My wife and I are leaving our children with neighbors while we go on vacation. Will a doctor or hospital provide medical care while we are gone?
You should sign a Medical Treatment Consent Form for each of your children that will allow a caretaker to seek medical treatment for your children while you are gone. The authority can be restricted to make sure the caretaker can only seek medical treatment that is absolutely essential; the effective date of the form can also be matched exactly to the time period you will be on vacation.
Estate Planning FAQ: I have a special needs child. Other than a basic will, is there anything I need to do to provide for that child?
Although each situation varies, and there are many factors to consider, you may want to set up a special needs trust to provide for your child. A special needs trust may be a useful tool for a disabled individual who is receiving, or will receive, government benefits.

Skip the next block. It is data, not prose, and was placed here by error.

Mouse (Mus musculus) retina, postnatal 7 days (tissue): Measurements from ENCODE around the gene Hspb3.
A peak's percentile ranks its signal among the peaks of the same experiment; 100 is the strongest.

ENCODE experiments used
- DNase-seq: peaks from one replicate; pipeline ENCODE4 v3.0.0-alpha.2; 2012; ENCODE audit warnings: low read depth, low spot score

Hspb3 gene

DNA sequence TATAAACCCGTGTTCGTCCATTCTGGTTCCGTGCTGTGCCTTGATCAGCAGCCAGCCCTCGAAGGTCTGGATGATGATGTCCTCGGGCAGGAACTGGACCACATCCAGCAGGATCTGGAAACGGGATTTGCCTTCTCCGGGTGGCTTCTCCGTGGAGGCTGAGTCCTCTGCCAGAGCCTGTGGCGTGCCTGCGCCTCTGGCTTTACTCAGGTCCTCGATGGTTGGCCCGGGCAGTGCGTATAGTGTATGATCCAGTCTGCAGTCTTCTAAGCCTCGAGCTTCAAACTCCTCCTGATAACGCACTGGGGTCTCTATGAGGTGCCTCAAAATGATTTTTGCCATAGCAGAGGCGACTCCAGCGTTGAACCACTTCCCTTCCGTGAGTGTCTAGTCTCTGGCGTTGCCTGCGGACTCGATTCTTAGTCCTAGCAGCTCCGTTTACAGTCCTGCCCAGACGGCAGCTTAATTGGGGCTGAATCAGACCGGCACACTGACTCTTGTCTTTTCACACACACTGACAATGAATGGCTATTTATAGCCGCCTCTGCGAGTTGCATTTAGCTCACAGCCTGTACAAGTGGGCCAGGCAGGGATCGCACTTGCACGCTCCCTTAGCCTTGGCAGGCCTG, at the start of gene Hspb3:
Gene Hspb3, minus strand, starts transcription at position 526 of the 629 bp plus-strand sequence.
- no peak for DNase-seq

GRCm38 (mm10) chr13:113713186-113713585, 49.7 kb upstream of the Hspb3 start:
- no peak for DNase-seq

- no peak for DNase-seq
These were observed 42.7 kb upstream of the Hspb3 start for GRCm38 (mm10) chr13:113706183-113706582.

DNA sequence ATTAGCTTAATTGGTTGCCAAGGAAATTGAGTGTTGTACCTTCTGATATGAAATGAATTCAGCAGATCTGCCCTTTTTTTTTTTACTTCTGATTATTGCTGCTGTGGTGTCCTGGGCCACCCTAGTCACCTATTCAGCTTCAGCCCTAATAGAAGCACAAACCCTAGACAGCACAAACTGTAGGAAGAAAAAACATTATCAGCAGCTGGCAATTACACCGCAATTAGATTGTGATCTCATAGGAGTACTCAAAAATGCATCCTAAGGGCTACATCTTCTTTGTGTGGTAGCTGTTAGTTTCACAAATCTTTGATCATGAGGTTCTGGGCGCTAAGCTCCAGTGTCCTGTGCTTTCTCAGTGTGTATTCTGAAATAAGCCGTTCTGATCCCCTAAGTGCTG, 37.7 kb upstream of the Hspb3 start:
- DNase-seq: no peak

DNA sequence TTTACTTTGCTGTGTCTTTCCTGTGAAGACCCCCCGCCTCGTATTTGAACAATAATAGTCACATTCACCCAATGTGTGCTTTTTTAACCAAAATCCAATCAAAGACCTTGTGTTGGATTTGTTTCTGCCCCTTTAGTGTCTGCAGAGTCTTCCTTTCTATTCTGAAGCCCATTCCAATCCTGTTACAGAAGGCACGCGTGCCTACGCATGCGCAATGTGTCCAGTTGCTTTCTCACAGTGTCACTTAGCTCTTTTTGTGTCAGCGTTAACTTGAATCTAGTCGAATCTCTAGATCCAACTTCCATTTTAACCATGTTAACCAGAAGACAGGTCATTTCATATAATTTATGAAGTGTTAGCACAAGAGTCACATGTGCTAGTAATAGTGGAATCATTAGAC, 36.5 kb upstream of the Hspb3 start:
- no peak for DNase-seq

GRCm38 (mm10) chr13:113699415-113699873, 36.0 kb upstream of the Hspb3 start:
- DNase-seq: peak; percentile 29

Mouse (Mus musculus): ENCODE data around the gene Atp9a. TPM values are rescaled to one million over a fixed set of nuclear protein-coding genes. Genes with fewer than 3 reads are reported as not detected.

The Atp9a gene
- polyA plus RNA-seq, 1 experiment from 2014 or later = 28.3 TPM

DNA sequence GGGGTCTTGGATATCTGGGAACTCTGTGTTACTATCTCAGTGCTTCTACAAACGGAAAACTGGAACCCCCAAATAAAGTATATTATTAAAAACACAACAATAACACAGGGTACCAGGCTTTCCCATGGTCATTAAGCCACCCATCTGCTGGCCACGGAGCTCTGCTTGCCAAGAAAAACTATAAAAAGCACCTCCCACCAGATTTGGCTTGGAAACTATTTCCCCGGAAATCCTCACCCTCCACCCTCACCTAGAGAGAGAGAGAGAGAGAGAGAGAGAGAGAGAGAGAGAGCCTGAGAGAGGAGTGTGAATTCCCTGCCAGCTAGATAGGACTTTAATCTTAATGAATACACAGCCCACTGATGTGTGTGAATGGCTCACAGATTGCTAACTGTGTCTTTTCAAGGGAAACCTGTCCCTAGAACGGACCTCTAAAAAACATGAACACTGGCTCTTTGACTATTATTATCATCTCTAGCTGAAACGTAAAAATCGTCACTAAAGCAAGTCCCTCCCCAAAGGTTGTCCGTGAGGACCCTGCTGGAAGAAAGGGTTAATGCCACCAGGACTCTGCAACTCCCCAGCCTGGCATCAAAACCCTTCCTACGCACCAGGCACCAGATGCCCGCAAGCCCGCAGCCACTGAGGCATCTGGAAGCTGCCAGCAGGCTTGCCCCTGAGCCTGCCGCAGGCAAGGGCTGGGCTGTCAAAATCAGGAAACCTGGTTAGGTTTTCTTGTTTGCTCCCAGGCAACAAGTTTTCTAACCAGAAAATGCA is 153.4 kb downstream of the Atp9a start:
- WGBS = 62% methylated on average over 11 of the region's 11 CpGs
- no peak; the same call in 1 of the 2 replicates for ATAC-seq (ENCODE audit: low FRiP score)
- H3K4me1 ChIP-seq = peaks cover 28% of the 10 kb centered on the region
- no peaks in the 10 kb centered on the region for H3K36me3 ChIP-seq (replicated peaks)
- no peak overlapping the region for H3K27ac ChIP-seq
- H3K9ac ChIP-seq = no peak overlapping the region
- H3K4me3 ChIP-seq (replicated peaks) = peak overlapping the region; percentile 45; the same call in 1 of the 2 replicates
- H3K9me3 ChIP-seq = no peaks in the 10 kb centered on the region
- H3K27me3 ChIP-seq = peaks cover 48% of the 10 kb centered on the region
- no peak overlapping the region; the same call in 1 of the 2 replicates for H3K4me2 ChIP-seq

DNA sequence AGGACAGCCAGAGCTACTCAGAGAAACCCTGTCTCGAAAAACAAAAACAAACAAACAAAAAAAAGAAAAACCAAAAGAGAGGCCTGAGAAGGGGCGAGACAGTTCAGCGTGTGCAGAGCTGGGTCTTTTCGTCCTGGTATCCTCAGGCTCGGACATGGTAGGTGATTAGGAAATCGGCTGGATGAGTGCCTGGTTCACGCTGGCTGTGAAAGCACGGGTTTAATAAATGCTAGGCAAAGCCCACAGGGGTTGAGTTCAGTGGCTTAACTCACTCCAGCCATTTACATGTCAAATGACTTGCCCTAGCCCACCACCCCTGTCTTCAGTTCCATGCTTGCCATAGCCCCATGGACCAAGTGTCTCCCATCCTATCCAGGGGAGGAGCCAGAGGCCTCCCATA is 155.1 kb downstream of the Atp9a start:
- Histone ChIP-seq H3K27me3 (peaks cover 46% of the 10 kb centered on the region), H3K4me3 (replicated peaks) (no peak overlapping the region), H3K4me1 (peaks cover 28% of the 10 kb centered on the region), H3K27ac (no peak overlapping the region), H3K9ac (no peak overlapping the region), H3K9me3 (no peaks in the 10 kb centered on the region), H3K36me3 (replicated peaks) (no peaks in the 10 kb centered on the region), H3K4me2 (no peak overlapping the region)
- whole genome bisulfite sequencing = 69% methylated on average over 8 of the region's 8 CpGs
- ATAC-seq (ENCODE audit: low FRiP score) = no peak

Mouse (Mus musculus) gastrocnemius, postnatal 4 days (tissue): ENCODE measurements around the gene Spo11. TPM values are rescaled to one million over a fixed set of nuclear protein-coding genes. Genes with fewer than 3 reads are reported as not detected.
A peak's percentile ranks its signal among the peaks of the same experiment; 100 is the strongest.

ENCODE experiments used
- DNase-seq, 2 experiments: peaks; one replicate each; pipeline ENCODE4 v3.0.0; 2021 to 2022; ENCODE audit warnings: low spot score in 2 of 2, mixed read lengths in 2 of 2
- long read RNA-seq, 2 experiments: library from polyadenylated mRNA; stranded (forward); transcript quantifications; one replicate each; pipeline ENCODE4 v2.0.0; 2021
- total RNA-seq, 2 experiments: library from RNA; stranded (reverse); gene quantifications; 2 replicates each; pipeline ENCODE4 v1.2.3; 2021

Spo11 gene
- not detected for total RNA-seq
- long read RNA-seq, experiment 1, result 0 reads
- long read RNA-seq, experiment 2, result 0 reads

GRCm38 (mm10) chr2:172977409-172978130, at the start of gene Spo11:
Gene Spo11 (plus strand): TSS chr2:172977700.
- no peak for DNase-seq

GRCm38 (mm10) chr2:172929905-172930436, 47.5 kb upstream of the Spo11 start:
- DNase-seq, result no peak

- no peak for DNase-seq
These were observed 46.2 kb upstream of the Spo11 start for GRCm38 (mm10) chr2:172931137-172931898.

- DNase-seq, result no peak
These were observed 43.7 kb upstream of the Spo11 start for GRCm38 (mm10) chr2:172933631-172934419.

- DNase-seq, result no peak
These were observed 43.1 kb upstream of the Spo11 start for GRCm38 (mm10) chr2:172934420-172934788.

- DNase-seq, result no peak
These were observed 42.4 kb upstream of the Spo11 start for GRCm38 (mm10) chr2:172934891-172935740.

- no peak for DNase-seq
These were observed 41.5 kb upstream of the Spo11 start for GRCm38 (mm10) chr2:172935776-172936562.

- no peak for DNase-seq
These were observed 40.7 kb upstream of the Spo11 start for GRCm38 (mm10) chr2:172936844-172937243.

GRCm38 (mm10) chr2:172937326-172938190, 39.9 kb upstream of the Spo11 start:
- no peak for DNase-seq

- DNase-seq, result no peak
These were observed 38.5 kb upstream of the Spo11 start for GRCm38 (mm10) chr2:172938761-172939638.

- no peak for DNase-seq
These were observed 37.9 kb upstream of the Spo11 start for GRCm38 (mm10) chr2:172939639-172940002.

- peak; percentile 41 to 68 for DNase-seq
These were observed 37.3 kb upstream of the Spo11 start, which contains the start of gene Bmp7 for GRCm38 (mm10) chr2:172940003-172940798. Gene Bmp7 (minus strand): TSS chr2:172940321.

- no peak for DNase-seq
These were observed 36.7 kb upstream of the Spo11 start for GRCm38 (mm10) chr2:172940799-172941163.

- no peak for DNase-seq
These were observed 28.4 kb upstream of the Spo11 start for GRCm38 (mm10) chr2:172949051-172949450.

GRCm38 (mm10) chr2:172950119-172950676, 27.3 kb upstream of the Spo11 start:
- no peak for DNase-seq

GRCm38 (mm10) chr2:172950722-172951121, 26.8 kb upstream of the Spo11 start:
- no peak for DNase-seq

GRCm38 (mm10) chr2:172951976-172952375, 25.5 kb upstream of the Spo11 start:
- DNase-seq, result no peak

Estate Planning FAQ: If I get remarried after my first spouse dies, how do I make sure my assets go to my children from my first marriage?
Blended families – those in which one or both spouses have children from a prior relationship – are becoming more and more common. Estate planning for blended families is complex, especially if one spouse is significantly older than the other, or if one spouse has much more money than the other.
To fund a trust means to retitle certain assets in the name of the trust. Your trust only controls those assets that are “owned” by the trust. If your trust is funded properly, the trust will control the distribution of your assets when you die; assets not owned by the trust may not be distributed as provided in the trust. A properly funded trust can also help your estate avoid probate when you die.
- Estate Planning FAQ: My attorney told me my husband and I should have separate wills. Why can’t we use one will for both of us?
- Estate Planning FAQ: What happens if I die without a will?
- Estate Planning FAQ: What are the requirements for a formal (typed) will?
- Estate Planning FAQ: Is a handwritten will valid in Michigan?